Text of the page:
ADRIENNE'S HIV BLOG – Hivine's Weblog

HIVINE is written by HIV positive women but still with a sense of humour

Adios Amigos – Mexican Diary

Met very nice, very eccentric Mexican man called Mauricio at smoking point today and whilst enjoyed chat and fag together, Mauricio rested paper bag filled with propaganda brochures, info etc. on wet surface from yesterday’s daily thunder storm, resulting in bottom disintegrating (bag not his) and flurry of soggy papers plus vital information scattering everywhere. Because had formed lifelong bond by this time, albeit in relatively short space of time, ignoring tried and trusted rule of never trust a stranger, leant him own highly treasured red conference bag, crammed with own propaganda and lecture notes, plus (cringe cringe) personal diary. Can only hope English of new life-long amigo is not up to scratch. Kissed our fond goodbyes as new life-long amigo joined queue for cut and blow job at Hairdressers for AIDS booth, promising would bring bag straight back after having unruly jet black locks restyled. Waited rest of day for new found amigo to turn up and to admire new hairstyle, but didn’t show – have now lost all faith in Mexican human nature. Fear is case of adios amigo as well as adios highly treasured red conference bag.

Next day, walked all way to adios amigo’s stall in enormous conference centre in hope of retrieving red bag. Red bag was there but no amigo – and bag was empty. Apparently adios amigo had taken contents home to keep safe. Felt bereft and suitably traumatised – especially about not getting chance to witness adios amigo’s new hairstyle (as thinking about getting own locks restyled) – not to mention losing possibly highly incriminating diary.

On way back caught Mary Robinson’s brilliant speech for human rights. Legs were aching and feet nearly dropping off from red bag hike and trying to seek out, ‘they seek him here, they seek him there,’ long lost amigo. Didn’t think poor feet could manage positive women’s march, although feet and heart were with them in spirit. Popped by ICW booth and women’s networking zone, which has been lively venue for workshops on topics of relevance to lives of women. Great stuff going on there – visit ICW link to see photos and updates about conference.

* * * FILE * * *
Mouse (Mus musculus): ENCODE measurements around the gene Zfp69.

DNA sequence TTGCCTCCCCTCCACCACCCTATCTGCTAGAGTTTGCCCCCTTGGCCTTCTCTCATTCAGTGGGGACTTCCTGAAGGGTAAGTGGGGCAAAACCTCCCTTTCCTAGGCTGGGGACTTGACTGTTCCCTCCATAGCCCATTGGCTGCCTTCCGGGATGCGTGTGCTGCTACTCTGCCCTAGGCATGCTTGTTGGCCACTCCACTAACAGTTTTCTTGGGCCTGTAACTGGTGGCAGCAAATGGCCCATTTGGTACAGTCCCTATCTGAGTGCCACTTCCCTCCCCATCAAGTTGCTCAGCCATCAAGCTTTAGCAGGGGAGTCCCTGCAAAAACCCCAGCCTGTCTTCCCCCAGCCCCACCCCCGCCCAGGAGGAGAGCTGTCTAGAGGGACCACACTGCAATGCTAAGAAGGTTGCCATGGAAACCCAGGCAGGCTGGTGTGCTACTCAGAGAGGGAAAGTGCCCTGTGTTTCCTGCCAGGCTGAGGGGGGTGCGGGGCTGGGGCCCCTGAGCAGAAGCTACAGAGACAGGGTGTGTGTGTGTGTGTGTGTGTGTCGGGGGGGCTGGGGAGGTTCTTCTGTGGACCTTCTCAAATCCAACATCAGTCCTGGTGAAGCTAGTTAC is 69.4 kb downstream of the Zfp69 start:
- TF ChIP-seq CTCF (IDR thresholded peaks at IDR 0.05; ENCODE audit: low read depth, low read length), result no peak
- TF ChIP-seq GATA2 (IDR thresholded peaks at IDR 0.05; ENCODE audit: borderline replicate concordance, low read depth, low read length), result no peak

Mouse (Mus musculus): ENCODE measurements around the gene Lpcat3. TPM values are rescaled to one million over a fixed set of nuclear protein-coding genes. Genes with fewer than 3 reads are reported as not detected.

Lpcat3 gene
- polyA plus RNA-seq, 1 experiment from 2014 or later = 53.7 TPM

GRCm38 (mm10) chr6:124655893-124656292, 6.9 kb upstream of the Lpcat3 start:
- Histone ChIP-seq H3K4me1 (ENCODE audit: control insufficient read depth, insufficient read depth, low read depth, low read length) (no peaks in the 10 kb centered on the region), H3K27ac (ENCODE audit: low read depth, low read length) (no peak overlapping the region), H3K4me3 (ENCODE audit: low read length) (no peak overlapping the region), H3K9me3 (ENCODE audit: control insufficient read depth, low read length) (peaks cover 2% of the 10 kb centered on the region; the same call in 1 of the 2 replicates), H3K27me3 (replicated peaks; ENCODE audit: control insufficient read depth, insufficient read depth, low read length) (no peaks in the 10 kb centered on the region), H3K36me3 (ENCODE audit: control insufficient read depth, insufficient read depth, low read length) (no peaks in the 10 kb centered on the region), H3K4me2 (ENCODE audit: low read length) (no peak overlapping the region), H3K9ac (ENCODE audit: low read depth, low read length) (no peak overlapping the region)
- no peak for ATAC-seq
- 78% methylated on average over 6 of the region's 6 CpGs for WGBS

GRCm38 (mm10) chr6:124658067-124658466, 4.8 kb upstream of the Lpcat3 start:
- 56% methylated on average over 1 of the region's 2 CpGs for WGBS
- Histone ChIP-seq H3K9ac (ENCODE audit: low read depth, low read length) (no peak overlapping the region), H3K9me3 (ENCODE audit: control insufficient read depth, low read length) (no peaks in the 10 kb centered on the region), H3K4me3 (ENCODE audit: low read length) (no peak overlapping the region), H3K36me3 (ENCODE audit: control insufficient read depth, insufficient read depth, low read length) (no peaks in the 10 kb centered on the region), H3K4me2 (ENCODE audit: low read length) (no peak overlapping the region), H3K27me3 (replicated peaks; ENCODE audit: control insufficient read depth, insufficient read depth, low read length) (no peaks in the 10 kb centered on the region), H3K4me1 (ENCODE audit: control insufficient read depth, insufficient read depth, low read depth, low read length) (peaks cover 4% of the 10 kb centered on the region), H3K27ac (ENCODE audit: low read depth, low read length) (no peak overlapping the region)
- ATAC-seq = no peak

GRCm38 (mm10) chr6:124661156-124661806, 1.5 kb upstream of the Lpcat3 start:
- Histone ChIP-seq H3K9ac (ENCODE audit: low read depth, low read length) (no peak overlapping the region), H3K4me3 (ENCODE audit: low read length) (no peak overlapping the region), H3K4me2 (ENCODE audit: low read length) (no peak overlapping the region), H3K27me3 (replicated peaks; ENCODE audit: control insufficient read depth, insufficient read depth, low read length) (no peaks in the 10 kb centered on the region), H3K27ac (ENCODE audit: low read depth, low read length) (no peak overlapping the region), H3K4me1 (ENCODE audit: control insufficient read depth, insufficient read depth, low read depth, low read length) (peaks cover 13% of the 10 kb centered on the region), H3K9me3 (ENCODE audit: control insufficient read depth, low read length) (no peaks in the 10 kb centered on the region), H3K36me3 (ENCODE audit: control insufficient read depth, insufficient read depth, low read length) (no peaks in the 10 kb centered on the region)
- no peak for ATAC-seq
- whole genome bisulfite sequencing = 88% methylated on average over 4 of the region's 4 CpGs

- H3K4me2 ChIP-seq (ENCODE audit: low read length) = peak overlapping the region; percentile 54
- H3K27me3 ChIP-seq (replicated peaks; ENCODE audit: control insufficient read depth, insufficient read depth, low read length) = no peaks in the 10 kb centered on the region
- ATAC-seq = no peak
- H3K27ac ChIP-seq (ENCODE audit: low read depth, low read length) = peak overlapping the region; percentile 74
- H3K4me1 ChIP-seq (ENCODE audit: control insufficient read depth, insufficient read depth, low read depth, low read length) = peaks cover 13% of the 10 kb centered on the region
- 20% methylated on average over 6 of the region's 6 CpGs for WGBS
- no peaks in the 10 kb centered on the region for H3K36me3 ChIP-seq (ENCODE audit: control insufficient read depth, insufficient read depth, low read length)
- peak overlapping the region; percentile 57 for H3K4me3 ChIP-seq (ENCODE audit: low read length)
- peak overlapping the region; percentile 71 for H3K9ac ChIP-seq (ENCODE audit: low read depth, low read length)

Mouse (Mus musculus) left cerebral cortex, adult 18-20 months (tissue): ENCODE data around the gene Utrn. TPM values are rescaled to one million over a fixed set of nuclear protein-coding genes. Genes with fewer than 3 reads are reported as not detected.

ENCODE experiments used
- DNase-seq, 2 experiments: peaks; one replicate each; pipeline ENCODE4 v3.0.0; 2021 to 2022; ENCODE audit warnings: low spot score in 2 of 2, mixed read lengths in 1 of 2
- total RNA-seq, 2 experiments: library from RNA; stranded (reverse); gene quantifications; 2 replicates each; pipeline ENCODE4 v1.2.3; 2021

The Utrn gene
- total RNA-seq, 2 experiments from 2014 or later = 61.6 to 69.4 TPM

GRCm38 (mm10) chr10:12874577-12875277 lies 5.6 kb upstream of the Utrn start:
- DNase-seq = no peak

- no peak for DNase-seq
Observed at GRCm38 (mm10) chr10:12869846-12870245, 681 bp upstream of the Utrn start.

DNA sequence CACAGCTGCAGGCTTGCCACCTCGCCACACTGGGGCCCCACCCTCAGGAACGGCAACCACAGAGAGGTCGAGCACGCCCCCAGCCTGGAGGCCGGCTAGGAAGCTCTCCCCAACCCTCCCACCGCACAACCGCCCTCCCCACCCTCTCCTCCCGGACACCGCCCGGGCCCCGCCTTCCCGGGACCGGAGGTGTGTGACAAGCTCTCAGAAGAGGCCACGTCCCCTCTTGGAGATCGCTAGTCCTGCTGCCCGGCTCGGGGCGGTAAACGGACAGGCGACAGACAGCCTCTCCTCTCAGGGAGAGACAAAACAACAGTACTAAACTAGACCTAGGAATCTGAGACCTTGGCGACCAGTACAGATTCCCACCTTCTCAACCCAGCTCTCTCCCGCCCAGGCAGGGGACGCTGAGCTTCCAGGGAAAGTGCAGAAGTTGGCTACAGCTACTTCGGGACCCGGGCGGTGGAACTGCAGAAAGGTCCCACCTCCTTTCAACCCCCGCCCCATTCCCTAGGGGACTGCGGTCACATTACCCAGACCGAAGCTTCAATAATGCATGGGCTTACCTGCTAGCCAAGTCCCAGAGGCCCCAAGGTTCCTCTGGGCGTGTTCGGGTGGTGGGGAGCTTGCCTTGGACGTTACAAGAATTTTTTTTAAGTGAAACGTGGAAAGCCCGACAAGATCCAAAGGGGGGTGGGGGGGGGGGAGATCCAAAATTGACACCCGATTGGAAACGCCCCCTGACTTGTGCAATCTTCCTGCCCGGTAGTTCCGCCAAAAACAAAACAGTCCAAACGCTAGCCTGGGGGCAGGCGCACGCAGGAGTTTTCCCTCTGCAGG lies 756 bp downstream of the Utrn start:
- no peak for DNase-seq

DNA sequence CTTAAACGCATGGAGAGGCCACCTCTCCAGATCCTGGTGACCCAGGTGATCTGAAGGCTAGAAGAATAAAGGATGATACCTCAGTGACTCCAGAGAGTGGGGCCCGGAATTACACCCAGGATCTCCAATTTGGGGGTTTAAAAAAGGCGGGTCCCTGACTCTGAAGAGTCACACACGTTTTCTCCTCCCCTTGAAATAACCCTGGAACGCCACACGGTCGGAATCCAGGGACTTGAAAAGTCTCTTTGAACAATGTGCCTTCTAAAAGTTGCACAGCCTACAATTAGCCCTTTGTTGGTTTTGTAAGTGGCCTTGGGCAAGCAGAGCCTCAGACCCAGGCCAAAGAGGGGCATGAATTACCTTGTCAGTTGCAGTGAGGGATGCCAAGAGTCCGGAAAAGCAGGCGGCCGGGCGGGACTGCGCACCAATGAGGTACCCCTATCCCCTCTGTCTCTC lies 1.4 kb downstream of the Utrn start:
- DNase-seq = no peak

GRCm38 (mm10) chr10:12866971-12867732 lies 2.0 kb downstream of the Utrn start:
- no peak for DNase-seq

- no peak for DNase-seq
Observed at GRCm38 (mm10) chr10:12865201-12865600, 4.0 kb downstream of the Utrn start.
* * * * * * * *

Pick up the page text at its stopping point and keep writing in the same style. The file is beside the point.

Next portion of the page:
That night, got done up (i.e. slapped on some foundation and powdered nose) to attend conference of drug company sponsors, followed by very posh dinner, where was sitting next to positive doctor man, who although older than me, did not have one single wrinkle – even when put glasses on to double check. Doc looked sympathetically at mine, which although heavily disguised by makeup were obviously still very much in evidence, because kindly doc offered me the more effective remedy next time I was down in London of a course of new fill.

Following day, as was last day on stall, had to pack up remaining unsold tee-shirts. Proud to say sold every one of HALO project tee-shirts, along with offers of ongoing support from buyers. Surprise, surprise, the illusive Mauricio had turned up before I’d got there with red bag, contents intact, so faith in human nature, Mexican or otherwise, well and truly restored.

Final day of conference. Got up at dawn’s early light to catch inspirational closing plenary with speakers Bruno Spires and Edward Cameron, Justice of the Supreme Court of Appeal of South Africa and author of the price winning memoir, ‘Witness to AIDS,’ who has been living with HIV since 1986. The main focus of his speech was the decriminalisation of HIV, his statement being that HIV is a virus, not a crime. He urged the audience to focus on ending the unnecessary deaths from AIDS, on ending stigma, on ending discrimination, on ending unnecessary suffering and on ending criminalization. “HIV criminalization,” he told his avid and adoring listeners of which I was one, “increases stigma. From the first diagnosis of AIDS 27 years ago, AIDS has carried a mountainous burden of stigma. This has been for an overriding reason which is that it is sexually transmitted. No other infectious disease is viewed with as much fear and repugnance as HIV is. Because of this, stigma lies at the heart of the experience of every person who lives with HIV.”